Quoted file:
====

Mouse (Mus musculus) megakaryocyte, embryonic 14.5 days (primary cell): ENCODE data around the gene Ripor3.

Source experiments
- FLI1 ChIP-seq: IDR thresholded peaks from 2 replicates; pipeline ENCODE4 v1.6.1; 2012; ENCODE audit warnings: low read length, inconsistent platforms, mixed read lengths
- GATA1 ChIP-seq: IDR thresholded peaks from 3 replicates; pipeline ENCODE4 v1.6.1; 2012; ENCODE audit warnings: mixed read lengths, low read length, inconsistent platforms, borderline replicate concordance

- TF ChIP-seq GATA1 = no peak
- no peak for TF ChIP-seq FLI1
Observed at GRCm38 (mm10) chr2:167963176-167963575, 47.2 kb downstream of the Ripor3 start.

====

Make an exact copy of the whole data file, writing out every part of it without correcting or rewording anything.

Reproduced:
Mouse (Mus musculus) megakaryocyte, embryonic 14.5 days (primary cell): ENCODE data around the gene Ripor3.

Source experiments
- FLI1 ChIP-seq: IDR thresholded peaks from 2 replicates; pipeline ENCODE4 v1.6.1; 2012; ENCODE audit warnings: low read length, inconsistent platforms, mixed read lengths
- GATA1 ChIP-seq: IDR thresholded peaks from 3 replicates; pipeline ENCODE4 v1.6.1; 2012; ENCODE audit warnings: mixed read lengths, low read length, inconsistent platforms, borderline replicate concordance

- TF ChIP-seq GATA1 = no peak
- no peak for TF ChIP-seq FLI1
Observed at GRCm38 (mm10) chr2:167963176-167963575, 47.2 kb downstream of the Ripor3 start.